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Global Greed — The 1542 Edition

Did global greed exist before the globalization era?

April 26, 2001

Did global greed exist before the globalization era?

Many of today’s anti-globalization protesters assume they are the first to raise public doubts about the issue of a global economy — and the global exchange of goods, people and ideas. But as this Globalist Document — excerpted from an essay by Bartolomé de las Casas — shows they are only off by about five hundred years. Can you tell where this account took place?

The despotic and diabolical behavior of the Christians has, over the last forty years, led to the unjust and totally unwarranted deaths of more than twelve million souls, women and children among them, and there are grounds for believing my own estimate of more than fifteen million to be nearer the mark.

There are two main ways in which those who have traveled to this part of the world pretending to be Christians have uprooted these pitiful peoples and wiped them from the face of the earth. First, they have waged war on them: unjust, cruel, bloody and tyrannical war.

Second, they have murdered anyone and everyone who has shown the slightest sign of resistance, or even of wishing to escape the torment to which they have subjected him.

This latter policy has been instrumental in suppressing the native leaders, and, indeed, given that the Spaniards normally spare only women and children, it has led to the annihilation of all adult males, whom they habitually subject to the harshest and most iniquitous and brutal slavery that man has ever devised for his fellowmen, treating them, in fact, worse than animals.

All the many and infinitely varied ways that have been devised for oppressing these peoples can be seen to flow from one or other of these two diabolical and tyrannical policies. The reason the Christians have murdered on such a vast scale and killed anyone and everyone in their way is purely and simply greed.

They have set out to line their pockets with gold and to amass private fortunes as quickly as possible so that they can then assume a status quite at odds with that into which they were born. Their insatiable greed and overweening ambition know no bounds. The land is fertile and rich, the inhabitants simple, forbearing and submissive.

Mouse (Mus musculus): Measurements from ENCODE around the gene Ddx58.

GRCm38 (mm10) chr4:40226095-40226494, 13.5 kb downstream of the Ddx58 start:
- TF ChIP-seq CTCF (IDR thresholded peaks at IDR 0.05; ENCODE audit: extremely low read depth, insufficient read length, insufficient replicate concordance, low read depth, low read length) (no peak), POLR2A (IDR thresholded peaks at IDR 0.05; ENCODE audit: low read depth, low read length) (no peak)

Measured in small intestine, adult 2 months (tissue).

The Spaniards have shown not the slightest consideration for these people, treating them (and I speak from first-hand experience, having been there from the outset) not as brute animals — indeed, I would to God they had done and had shown them the consideration they afford their animals — so much as piles of dung in the middle of the road.

They have had as little concern for their souls as for their bodies, all the millions that have perished having gone to their deaths with no knowledge of God and without the benefit of the Sacraments.

One fact in all this is widely known and beyond dispute, for even the tyrannical murderers themselves acknowledge the truth of it: the indigenous peoples never did the Europeans any harm whatever.

On the contrary, they believed them to have descended from the heavens, at least until they or their fellow citizens had tasted, at the hands of these oppressors, a diet of robbery, murder, violence and all other manner of trials and tribulations.

The whole region, once teeming with human beings, is now deserted over a distance of more than two thousand leagues: a distance, that is, greater than the journey from Seville to Jerusalem and back again.

At the same time, th[e Indians] are among the least robust of human beings: their delicate constitutions make them unable to withstand hard work or suffering and render them liable to succumb to almost any illness, no matter how mild.

Even the common people are no tougher than princes or than other Europeans born with a silver spoon in their mouths and who spend their lives shielded from the rigors of the outside world. They are also among the poorest people on the face of the earth.

They own next to nothing and have no urge to acquire material possessions. As a result they are neither ambitious nor greedy, and are totally uninterested in worldly power.

Their diet is every bit as poor and as monotonous, in quantity and in kind, as that enjoyed by the Desert Fathers. Most of them go naked, save for a loincloth to cover their modesty. At best they may wrap themselves in a piece of cotton material a yard or two square.

This Globalist Document is adapted from A Short Account of the Destruction of the Indies, written by Bartolomé de las Casas in 1542.